He was not accused of wrongdoing related to images of patients' genitals found on his phone.
The action ends a Maryland Board of Physicians investigation into Yacoub, though he still could face criminal charges.
"He is taking time now to work through personal matters," said his lawyer, Melanie Glickson, who spoke on his behalf.
The board suspended Yacoub's license Oct. 8 after a state and federal investigation prompted allegations that he used and distributed illicit drugs, including to a patient with whom he had a sexual relationship, and took photos of female genitalia in clinical settings.
The photos had raised concern because of the recent case of Dr. Nikita Levy, a Johns Hopkins gynecologist who police say killed himself amid an investigation into whether he was secretly taping and photographing patients. Yacoub's lawyers said the images on his phone were taken with patients' consent to document the outcomes of surgeries.
"In the wake of the events surrounding the Nikita Levy case, a misperception was created and Dr. Yacoub was lumped in with him, when really, the two situations couldn't have been more different," Glickson said.
Last month, the board ordered that Yacoub be charged with violating Maryland medical malpractice law for drug abuse and distributing drugs for purposes that are illegal or medically illegitimate, according to documents released Thursday.
The inquiry began after a member of Yacoub's staff reported that he kept large bottles of drugs, considered controlled dangerous substances under federal law, in his office, according to the board's order to suspend his license. Drug Enforcement Administration agents raided his home in September and found prescription bottles with multiple patients' names, text messages about the drugs between him and a patient with whom he had a sexual relationship, and the images on his phone, most depicting a gloved hand near genitalia.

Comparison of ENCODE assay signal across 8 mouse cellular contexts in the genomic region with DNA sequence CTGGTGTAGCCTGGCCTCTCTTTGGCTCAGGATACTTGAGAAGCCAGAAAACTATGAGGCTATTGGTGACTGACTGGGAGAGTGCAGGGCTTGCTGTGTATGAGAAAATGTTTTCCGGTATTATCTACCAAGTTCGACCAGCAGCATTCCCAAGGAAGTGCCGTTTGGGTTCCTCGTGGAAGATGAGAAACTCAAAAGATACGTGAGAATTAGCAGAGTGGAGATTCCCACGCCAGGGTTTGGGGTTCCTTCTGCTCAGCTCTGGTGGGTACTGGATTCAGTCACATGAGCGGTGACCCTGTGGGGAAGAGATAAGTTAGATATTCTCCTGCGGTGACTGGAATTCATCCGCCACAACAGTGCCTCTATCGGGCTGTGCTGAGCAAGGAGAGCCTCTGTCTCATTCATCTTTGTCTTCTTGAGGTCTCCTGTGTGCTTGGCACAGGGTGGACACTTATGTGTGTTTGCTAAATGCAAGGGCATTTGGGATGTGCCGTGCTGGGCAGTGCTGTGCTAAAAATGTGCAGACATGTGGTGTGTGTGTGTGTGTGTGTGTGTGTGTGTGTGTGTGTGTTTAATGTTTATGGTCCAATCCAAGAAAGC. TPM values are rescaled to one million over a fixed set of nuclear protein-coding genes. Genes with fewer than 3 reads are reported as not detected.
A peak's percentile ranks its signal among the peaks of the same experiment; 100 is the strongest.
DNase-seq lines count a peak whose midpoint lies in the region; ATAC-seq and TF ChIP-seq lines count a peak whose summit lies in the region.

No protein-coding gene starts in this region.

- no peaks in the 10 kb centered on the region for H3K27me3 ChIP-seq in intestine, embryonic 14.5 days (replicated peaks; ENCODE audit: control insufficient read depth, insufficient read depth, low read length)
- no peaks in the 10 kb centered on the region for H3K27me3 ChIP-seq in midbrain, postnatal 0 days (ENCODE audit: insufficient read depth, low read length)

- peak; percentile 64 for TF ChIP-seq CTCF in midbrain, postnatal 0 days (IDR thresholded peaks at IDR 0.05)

Yacoub sought to surrender his license and avoid prosecution by the board. Doctors facing discipline by the board have the right to ask for an evidentiary hearing, much like a court proceeding, if they wish to challenge charges.
Yacoub's surrender is considered a disciplinary action and, in his case, means that he cannot seek to have his license reinstated for a year, said Christine Farrelly, acting director of the Board of Physicians, in an email. If he chooses to apply for reinstatement after that, the board could place him on probation or impose other conditions because he surrendered his license "as if it were revoked," according to his letter to the board.
Reinstatement is not automatic and requires doctors to appear before a panel of the board, Farrelly said.
A DEA spokesman said Thursday the agency is continuing to investigate Yacoub. "We're still working aggressively on it," Edward Marcinko said.
Yacoub had practiced in the Baltimore area for nearly three decades, with 10,000 patients and the delivery of 5,000 babies, his lawyers said. He directed minimally invasive surgery centers at both Greater Baltimore Medical Center and St. Agnes Hospital, and most recently worked in a private practice located on GBMC's Towson campus but not affiliated with the hospital.